The history of golf in the United States

What is the history of golf in the United States?

The history of golf in the United States is not simple.

It is a man called John Reid who is credited with importing the game to the United States in 1888

But there is strong evidence that golf was played in the United States long before this date. 

For a start there is reference to the Dutch game of colf in the court records of 1650 at Fort Orange in New York State. The reference is with regards to a brawl that took place over who was to pay for the round of drinks after the round.

Secondly, there is reference to a consignment of 96 clubs and 432 balls being shipped from the Scottish port of Leith to Charleston, South Carolina, in 1743. Documentation shows that a club was formed there in 1786 and it is recorded that there was also a club in Savannah, which was also in South Carolina. 

It is likely that these clubs perished during the Civil War.

John Reid, considered by many to be the “Father” of Golf in the United States.

Courtesy of The Miriam and Ira D. Wallach Division of Art, Prints and Photographs: Print Collection, The New York Public Library. “John Reid.” The New York Public Library Digital Collections.

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The History of Golf in the United States

The history of golf in the United States also includes some other clubs that have claims to have been established prior to 1888, including Douglas Field, Chicago, (1875), Oakhurst Golf Links, West Virginia (1882), Dorset Field Golf Club, Vermont (1886) and Foxburg Country Club, Pennsylvania (1887). 

So wherever Scots emigrated to in the US, in the years from when the first Pilgrims landed on The Mayflower in 1620 and onwards, there is a likelihood of golf being played in some form or another. So the history of golf in the United States is, just like in Scotland, shrouded in the mists of time. We will probably never know where golf was first played on American shores.

It was the British who first spread golf to Canada in 1873 when a club was established at Montreal, Canada, now Royal Montreal

Royal Montreal is therefore recognised as the oldest golf club in North America.

The original Royal Montreal Clubhouse at Fletcher’s Field

Courtesy The Royal Montreal Golf Club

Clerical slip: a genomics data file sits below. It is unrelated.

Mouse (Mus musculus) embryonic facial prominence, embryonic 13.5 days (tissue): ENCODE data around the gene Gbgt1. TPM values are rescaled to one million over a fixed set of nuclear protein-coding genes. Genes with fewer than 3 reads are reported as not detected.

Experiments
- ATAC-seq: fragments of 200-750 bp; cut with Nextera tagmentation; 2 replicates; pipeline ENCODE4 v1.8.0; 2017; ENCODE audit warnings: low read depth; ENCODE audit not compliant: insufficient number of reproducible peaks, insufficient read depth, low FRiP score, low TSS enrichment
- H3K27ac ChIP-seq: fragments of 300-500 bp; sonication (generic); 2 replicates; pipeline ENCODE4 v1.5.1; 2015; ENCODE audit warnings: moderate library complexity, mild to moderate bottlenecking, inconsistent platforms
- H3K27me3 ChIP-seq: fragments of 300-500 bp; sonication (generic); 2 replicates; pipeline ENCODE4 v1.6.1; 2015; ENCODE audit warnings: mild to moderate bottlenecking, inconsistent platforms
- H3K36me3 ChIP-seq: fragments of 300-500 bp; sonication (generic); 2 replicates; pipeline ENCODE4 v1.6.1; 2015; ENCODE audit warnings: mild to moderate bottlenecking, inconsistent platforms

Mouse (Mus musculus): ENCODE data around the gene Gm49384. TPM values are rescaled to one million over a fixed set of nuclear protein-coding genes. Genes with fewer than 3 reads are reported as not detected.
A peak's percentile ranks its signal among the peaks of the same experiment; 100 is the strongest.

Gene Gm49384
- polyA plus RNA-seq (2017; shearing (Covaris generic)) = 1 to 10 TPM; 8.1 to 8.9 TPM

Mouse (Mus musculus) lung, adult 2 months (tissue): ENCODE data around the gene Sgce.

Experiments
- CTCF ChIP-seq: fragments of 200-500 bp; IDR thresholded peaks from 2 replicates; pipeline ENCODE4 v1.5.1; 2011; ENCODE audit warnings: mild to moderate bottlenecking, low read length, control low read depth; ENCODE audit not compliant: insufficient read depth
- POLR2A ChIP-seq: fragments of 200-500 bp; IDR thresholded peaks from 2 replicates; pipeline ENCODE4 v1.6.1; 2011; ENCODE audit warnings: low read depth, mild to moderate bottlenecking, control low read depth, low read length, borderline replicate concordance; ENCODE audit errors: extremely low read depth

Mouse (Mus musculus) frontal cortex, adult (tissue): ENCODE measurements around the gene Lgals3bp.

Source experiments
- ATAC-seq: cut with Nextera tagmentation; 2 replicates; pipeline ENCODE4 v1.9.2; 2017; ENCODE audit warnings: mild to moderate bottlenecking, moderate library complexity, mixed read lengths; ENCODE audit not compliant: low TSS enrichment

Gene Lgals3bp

It was a Scottish emigrant called Alexander Dennestoun who is credited with this and, within a further ten years, there were courses at Quebec, Toronto, Ottawa and Niagara

However it is with John Reid that the distinction of founding US golf seems to lay in the official annals of the history of golf in the United States.

John Reid

John Reid was born in Dunfermline, Scotland, in 1840 and learned the game at Musselburgh. Whilst living in Yonkers, New York, he asked a friend of his, Robert Lockhart, to bring him back some clubs and balls from Scotland.

Robert duly bought some clubs and balls from Old Tom Morris in St Andrews who shipped then across the Atlantic. Once John Reid had received the delivery, on 22nd February 1888 he and some of his friends used the clubs and balls to play three rudimentary holes that he had cut in a field close to his home. It just so happened that this was also on the anniversary of Washington’s birth

Charles Price, in his book, The World of Golf, stated “Thus, on the birthday of a man who is never alleged to have told a lie in his life, was played a round which presaged a pastime that has since created more lying Americans than any other save fishing.” 

John Reid and his friends formally drew up a constitution for their golf club and called it St Andrew’s Golf Club. Note that it is distinguished from the original St Andrews by the use of apostrophe.

They were called the “Apple Tree Gang” because of the high numbers of apple trees on the Yonkers course.

John Reid and the “Apple Tree Gang” at Yonkers in the early days.

Eventually the club moved to a new site which had 18 holes in 1897. 

By this time golf had already spread rapidly, but the history of golf in the United States will be forever entwined with John Reid and St Andrew’s at Yonkers. 

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The explosion of golf in the United States

“Young Willie” Dunn

In 1894, “Young Willie” Dunn from Musselburgh had laid out 12 holes at Shinnecock Hills on Long Island. This was built on genuinely links like turf.